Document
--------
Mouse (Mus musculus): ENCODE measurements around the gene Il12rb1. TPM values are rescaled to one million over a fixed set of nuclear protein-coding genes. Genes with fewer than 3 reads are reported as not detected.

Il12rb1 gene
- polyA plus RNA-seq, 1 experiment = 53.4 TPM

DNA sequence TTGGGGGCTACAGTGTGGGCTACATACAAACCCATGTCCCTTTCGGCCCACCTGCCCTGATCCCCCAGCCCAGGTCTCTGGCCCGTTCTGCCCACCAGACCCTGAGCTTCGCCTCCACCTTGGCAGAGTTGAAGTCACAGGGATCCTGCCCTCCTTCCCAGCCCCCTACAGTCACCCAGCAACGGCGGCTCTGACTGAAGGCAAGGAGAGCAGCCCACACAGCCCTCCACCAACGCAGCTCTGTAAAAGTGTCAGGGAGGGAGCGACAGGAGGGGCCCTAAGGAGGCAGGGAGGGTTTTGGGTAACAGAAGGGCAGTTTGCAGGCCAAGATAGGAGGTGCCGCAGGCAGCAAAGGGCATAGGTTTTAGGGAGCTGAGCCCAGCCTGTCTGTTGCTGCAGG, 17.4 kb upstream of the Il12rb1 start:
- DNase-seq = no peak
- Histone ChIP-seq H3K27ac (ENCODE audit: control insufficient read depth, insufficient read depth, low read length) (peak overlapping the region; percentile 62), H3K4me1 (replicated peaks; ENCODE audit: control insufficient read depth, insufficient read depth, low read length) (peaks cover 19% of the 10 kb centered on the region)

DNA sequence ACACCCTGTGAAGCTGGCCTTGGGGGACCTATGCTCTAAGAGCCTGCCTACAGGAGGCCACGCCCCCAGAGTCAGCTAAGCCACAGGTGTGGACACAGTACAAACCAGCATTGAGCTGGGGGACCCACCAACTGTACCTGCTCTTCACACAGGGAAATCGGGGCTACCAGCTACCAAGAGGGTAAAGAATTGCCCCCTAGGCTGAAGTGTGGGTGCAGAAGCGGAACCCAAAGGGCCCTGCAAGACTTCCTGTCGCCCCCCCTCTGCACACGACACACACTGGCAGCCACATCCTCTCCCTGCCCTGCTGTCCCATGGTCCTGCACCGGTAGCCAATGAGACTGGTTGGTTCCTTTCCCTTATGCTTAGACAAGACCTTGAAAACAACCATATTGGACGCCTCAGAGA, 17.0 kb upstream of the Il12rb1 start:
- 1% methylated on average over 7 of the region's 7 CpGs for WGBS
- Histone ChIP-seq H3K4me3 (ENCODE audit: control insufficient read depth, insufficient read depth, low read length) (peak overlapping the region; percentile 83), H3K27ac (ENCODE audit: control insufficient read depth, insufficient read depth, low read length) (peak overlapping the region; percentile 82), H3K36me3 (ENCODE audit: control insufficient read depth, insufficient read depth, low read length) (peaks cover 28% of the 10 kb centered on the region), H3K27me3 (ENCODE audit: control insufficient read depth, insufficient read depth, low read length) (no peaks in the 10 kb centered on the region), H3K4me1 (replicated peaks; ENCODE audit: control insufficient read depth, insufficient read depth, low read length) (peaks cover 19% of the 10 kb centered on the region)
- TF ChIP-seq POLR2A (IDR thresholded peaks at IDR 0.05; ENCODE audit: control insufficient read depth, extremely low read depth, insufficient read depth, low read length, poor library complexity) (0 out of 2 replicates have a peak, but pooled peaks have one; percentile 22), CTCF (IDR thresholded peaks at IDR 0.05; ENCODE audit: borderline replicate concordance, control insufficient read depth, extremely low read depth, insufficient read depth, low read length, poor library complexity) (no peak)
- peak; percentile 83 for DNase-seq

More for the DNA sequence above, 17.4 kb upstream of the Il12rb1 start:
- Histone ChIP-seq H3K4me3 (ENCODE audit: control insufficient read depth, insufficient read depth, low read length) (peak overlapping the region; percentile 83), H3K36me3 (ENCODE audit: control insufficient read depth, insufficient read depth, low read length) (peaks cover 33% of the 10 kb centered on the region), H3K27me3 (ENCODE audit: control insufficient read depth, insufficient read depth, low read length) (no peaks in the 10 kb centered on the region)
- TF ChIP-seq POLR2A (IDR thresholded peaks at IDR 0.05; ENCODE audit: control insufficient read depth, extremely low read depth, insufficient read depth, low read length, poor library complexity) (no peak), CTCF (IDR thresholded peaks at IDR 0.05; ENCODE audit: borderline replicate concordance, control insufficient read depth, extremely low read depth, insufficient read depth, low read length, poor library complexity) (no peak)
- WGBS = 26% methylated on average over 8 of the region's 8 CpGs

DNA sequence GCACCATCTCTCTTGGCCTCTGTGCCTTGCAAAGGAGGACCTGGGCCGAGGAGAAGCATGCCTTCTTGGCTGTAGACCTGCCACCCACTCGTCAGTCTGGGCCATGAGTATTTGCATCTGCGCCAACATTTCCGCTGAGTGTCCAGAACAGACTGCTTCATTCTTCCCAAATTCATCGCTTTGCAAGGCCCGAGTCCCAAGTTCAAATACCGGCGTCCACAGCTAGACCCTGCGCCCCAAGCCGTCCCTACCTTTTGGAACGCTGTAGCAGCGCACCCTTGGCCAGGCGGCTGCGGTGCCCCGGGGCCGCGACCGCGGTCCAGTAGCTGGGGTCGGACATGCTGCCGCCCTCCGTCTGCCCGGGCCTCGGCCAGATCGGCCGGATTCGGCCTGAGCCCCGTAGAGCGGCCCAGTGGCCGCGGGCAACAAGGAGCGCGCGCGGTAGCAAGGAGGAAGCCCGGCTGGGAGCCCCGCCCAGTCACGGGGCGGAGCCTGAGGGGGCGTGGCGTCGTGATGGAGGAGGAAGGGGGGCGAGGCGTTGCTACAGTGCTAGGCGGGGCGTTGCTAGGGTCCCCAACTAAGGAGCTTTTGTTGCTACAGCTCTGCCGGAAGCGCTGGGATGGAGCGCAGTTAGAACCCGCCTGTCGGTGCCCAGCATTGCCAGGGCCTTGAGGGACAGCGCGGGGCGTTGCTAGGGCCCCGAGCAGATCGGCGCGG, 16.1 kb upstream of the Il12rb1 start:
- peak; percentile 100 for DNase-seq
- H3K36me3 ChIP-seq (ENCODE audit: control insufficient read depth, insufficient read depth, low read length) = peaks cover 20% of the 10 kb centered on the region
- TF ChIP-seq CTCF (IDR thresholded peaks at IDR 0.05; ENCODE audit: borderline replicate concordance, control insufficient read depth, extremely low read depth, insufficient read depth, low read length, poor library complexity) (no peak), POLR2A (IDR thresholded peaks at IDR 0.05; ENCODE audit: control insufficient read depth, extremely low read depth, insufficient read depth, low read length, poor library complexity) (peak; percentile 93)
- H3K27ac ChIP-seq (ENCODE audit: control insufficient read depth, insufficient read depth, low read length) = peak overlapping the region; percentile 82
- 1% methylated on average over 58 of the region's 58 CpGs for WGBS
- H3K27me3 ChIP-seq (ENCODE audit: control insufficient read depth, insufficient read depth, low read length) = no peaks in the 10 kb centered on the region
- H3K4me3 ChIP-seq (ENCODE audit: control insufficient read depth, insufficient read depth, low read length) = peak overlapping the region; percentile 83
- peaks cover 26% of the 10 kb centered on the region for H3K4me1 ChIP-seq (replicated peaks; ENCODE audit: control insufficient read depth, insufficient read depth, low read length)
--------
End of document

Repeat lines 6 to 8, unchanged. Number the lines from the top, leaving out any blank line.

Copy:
- Histone ChIP-seq H3K27ac (ENCODE audit: control insufficient read depth, insufficient read depth, low read length) (peak overlapping the region; percentile 62), H3K4me1 (replicated peaks; ENCODE audit: control insufficient read depth, insufficient read depth, low read length) (peaks cover 19% of the 10 kb centered on the region)

DNA sequence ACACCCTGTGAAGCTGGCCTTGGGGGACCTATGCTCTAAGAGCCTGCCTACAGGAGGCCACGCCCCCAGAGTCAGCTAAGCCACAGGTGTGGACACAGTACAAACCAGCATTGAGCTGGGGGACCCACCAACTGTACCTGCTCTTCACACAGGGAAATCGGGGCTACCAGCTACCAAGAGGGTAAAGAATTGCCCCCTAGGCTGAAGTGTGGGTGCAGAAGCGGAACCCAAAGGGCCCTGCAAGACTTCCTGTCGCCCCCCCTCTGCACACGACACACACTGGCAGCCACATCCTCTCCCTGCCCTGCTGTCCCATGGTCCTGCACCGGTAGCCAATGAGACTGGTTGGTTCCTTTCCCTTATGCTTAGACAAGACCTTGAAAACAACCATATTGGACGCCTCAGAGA, 17.0 kb upstream of the Il12rb1 start:
- 1% methylated on average over 7 of the region's 7 CpGs for WGBS